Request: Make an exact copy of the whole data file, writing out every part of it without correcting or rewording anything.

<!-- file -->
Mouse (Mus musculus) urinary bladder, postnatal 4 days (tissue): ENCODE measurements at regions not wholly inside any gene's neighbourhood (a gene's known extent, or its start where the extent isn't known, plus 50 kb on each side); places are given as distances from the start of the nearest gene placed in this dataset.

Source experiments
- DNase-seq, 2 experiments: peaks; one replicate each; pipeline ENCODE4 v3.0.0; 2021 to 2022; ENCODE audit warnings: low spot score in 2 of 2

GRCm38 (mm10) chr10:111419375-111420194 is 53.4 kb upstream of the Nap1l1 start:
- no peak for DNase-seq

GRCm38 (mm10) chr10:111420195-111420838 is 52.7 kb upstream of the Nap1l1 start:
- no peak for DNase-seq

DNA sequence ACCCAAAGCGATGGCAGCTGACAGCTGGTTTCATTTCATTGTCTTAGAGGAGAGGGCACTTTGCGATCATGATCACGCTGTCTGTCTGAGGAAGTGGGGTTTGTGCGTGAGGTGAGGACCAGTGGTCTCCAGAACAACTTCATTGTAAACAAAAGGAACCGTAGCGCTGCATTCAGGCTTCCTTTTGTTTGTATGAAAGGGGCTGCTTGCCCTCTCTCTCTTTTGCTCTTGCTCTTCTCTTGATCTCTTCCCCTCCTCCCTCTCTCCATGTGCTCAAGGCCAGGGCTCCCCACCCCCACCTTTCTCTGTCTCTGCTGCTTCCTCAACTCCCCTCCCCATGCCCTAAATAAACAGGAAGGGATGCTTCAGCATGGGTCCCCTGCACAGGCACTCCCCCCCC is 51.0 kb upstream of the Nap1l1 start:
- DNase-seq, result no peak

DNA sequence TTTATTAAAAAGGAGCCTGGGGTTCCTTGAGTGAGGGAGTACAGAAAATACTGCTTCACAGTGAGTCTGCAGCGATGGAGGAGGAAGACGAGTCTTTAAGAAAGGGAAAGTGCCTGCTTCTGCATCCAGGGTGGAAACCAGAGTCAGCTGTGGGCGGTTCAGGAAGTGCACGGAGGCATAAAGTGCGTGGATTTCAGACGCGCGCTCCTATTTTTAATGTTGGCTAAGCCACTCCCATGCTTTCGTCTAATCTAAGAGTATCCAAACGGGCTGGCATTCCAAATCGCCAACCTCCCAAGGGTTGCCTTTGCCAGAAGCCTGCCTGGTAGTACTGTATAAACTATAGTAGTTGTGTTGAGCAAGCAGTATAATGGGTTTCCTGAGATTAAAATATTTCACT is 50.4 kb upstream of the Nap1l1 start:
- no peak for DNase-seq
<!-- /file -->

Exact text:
Mouse (Mus musculus) urinary bladder, postnatal 4 days (tissue): ENCODE measurements at regions not wholly inside any gene's neighbourhood (a gene's known extent, or its start where the extent isn't known, plus 50 kb on each side); places are given as distances from the start of the nearest gene placed in this dataset.

Source experiments
- DNase-seq, 2 experiments: peaks; one replicate each; pipeline ENCODE4 v3.0.0; 2021 to 2022; ENCODE audit warnings: low spot score in 2 of 2

GRCm38 (mm10) chr10:111419375-111420194 is 53.4 kb upstream of the Nap1l1 start:
- no peak for DNase-seq

GRCm38 (mm10) chr10:111420195-111420838 is 52.7 kb upstream of the Nap1l1 start:
- no peak for DNase-seq

DNA sequence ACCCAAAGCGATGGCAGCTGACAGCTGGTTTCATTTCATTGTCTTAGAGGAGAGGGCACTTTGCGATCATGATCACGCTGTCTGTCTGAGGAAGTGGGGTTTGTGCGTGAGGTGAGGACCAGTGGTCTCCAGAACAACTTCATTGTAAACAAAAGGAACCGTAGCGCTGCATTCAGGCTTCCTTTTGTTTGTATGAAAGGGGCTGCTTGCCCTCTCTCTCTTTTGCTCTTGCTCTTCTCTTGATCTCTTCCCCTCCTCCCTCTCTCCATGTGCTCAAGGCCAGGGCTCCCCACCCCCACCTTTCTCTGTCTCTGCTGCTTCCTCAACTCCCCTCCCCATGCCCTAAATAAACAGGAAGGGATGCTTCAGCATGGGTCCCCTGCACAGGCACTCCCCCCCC is 51.0 kb upstream of the Nap1l1 start:
- DNase-seq, result no peak

DNA sequence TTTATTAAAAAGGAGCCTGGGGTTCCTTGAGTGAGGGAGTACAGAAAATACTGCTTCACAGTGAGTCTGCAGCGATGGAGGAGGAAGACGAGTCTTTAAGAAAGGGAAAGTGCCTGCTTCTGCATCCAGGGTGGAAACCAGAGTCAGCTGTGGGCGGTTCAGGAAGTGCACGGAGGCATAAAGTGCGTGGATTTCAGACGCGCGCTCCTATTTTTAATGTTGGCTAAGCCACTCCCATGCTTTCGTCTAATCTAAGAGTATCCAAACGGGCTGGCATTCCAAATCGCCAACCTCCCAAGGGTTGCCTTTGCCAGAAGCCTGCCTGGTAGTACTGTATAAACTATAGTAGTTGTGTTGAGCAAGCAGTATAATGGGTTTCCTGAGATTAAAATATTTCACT is 50.4 kb upstream of the Nap1l1 start:
- no peak for DNase-seq